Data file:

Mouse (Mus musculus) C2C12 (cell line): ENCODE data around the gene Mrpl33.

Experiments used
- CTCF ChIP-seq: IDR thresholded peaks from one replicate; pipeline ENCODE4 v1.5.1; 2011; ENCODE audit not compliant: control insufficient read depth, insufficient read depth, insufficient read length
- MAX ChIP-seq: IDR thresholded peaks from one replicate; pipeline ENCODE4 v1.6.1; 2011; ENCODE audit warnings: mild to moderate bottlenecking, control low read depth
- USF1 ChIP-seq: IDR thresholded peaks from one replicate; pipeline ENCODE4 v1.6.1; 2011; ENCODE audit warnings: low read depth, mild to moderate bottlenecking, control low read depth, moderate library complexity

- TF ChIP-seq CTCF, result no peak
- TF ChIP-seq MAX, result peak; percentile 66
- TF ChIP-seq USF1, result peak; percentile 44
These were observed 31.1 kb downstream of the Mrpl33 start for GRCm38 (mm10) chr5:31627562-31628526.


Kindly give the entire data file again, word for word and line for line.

Mouse (Mus musculus) C2C12 (cell line): ENCODE data around the gene Mrpl33.

Experiments used
- CTCF ChIP-seq: IDR thresholded peaks from one replicate; pipeline ENCODE4 v1.5.1; 2011; ENCODE audit not compliant: control insufficient read depth, insufficient read depth, insufficient read length
- MAX ChIP-seq: IDR thresholded peaks from one replicate; pipeline ENCODE4 v1.6.1; 2011; ENCODE audit warnings: mild to moderate bottlenecking, control low read depth
- USF1 ChIP-seq: IDR thresholded peaks from one replicate; pipeline ENCODE4 v1.6.1; 2011; ENCODE audit warnings: low read depth, mild to moderate bottlenecking, control low read depth, moderate library complexity

- TF ChIP-seq CTCF, result no peak
- TF ChIP-seq MAX, result peak; percentile 66
- TF ChIP-seq USF1, result peak; percentile 44
These were observed 31.1 kb downstream of the Mrpl33 start for GRCm38 (mm10) chr5:31627562-31628526.